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• Algorithm Design

• If you have ever baked brownies, you know that you first have to gather the ingredients,

• then measure them, mix them together, prepare the pan, heat the oven and cook them. If you

• forget the sugar they don’t taste good and you have to start over. If the oven is too

• hot you may burn them. Determining the right steps, following them correctly and completely

• and learning from mistakes are all part of the process of algorithm design.

• Algorithms are step by step instructions to get something done or the set of rules describing

• how something works. A recipe, or a set of dance steps, or the storyboard for an animation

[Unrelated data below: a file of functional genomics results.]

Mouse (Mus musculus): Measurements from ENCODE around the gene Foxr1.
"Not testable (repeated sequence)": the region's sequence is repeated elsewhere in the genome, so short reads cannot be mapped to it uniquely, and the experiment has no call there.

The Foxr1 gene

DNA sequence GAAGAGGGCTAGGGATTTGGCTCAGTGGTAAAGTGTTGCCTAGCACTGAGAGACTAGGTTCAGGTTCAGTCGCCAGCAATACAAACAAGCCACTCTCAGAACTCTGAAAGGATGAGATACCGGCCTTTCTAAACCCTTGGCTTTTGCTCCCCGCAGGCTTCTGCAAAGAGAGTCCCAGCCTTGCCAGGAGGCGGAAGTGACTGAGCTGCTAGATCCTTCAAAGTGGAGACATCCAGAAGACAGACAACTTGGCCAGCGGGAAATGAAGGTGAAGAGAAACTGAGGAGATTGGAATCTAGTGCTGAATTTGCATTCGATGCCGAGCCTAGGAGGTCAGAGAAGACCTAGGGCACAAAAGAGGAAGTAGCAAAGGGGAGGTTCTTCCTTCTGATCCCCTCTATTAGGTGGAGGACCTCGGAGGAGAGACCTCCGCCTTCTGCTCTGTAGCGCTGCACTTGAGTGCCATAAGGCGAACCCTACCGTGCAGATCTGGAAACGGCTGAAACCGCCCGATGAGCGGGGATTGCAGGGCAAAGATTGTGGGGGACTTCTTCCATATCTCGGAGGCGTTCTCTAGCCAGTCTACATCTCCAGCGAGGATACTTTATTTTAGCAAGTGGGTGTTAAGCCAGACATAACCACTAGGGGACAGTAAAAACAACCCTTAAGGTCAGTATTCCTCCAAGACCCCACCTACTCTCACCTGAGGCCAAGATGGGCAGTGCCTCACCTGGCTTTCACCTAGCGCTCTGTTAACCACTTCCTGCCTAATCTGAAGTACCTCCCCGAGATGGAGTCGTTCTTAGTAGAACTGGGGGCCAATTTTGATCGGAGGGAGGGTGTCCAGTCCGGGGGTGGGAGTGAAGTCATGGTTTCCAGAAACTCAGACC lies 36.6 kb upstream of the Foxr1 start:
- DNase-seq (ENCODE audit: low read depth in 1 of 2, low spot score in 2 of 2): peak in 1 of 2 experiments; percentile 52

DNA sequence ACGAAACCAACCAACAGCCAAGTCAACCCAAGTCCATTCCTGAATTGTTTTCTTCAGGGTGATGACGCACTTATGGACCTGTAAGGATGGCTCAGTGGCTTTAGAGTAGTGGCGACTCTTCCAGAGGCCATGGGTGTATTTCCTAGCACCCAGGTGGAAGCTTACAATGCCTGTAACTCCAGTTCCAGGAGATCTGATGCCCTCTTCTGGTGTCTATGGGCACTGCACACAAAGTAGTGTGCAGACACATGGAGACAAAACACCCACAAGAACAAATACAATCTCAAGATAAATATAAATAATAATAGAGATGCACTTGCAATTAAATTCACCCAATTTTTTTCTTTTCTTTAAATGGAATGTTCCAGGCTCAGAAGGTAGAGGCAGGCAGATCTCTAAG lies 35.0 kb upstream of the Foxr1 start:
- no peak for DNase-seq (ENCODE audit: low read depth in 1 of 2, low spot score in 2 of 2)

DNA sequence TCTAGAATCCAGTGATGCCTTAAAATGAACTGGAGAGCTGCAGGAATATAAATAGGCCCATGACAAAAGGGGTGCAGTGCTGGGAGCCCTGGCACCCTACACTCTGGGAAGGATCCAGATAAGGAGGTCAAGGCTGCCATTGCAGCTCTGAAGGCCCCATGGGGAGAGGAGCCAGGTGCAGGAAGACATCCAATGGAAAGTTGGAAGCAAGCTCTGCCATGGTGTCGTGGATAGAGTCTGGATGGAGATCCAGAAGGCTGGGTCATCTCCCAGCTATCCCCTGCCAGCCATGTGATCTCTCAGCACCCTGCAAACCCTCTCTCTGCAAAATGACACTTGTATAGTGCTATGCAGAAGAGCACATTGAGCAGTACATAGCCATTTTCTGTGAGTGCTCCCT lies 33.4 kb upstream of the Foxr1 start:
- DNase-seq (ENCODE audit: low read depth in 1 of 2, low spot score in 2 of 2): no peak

• are all algorithms.

• Throughout the three previous steps in the Computational Thinking processdecomposition,

• pattern recognition and abstraction you have been working toward the design of an algorithm,

• or “a set of instructions for completing a task.” Algorithmic design moves the problem

• from the modelling phase, to the operation stage. Algorithms take the form of a recipe

• or list of instructions that utilize efficiency and are written in such a way that they could

• allow for automation, or use of computers to execute tasks, or they could simply be

• followed by a human. This set of instructions should be sequential, complete, accurate and

• have a clear end point. If written for a computer the algorithm must be comprised of a series

• of tasks written in a way that a computer is able to perform.

• In this video we will focus first on algorithms that don’t necessarily involve computers,